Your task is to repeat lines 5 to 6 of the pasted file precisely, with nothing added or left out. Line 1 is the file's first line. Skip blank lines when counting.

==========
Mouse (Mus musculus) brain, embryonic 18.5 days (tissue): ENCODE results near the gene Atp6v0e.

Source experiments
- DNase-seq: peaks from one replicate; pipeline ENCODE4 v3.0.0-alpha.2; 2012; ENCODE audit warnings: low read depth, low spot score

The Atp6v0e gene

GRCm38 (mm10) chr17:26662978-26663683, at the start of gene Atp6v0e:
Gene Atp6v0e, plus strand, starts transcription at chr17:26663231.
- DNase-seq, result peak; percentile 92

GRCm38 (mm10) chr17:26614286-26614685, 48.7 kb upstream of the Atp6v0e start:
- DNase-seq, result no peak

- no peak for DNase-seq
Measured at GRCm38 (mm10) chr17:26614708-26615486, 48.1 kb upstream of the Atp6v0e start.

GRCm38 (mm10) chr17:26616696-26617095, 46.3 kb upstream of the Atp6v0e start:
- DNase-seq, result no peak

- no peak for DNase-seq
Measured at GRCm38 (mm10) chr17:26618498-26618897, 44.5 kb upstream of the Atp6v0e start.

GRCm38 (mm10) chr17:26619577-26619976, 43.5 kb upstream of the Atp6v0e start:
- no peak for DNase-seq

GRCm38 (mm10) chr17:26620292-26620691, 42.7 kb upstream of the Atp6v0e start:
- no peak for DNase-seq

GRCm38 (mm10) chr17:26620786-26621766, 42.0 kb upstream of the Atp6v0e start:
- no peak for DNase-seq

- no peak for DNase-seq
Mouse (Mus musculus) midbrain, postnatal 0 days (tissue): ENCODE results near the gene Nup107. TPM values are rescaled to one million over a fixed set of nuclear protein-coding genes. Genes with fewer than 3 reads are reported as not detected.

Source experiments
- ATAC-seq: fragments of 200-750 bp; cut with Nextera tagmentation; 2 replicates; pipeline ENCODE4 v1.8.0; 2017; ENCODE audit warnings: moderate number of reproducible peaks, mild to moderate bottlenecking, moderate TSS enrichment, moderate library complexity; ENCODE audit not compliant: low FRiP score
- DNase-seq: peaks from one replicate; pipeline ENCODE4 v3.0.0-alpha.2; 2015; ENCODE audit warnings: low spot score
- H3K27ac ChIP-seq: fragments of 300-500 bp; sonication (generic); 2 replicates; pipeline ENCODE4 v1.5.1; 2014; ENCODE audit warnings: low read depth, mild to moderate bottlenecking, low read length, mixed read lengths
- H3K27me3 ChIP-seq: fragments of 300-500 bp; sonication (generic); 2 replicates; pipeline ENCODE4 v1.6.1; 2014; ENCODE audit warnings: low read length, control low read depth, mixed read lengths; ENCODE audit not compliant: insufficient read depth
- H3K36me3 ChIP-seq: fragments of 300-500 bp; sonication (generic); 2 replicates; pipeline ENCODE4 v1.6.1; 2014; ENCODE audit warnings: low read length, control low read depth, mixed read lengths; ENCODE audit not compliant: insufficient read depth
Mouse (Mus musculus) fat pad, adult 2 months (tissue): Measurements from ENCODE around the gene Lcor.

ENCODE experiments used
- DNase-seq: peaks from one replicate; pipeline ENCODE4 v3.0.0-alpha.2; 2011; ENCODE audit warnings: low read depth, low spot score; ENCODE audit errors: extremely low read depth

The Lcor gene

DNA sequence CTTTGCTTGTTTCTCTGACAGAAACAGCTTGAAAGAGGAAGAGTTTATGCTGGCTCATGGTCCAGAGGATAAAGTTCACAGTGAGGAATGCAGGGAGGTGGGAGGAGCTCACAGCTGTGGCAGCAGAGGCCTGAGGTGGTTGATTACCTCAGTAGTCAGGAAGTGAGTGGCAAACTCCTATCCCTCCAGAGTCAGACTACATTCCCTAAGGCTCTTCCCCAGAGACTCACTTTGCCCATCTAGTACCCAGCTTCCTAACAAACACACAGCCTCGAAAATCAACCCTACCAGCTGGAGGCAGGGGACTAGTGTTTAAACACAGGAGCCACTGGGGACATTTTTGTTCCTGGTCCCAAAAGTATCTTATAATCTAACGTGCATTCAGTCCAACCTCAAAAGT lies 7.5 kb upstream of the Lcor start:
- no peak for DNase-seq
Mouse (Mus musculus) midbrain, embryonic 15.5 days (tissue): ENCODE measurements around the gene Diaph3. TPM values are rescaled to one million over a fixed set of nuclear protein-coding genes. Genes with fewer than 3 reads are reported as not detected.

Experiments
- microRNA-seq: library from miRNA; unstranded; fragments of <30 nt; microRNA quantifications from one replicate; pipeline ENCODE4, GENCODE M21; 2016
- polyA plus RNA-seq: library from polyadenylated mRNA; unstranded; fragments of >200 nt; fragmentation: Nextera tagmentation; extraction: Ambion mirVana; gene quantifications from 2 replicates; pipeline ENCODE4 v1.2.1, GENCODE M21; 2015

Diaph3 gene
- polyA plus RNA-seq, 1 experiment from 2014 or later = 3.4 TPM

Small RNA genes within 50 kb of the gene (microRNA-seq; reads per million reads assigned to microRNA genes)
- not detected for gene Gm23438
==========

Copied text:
GRCm38 (mm10) chr17:26662978-26663683, at the start of gene Atp6v0e:
Gene Atp6v0e, plus strand, starts transcription at chr17:26663231.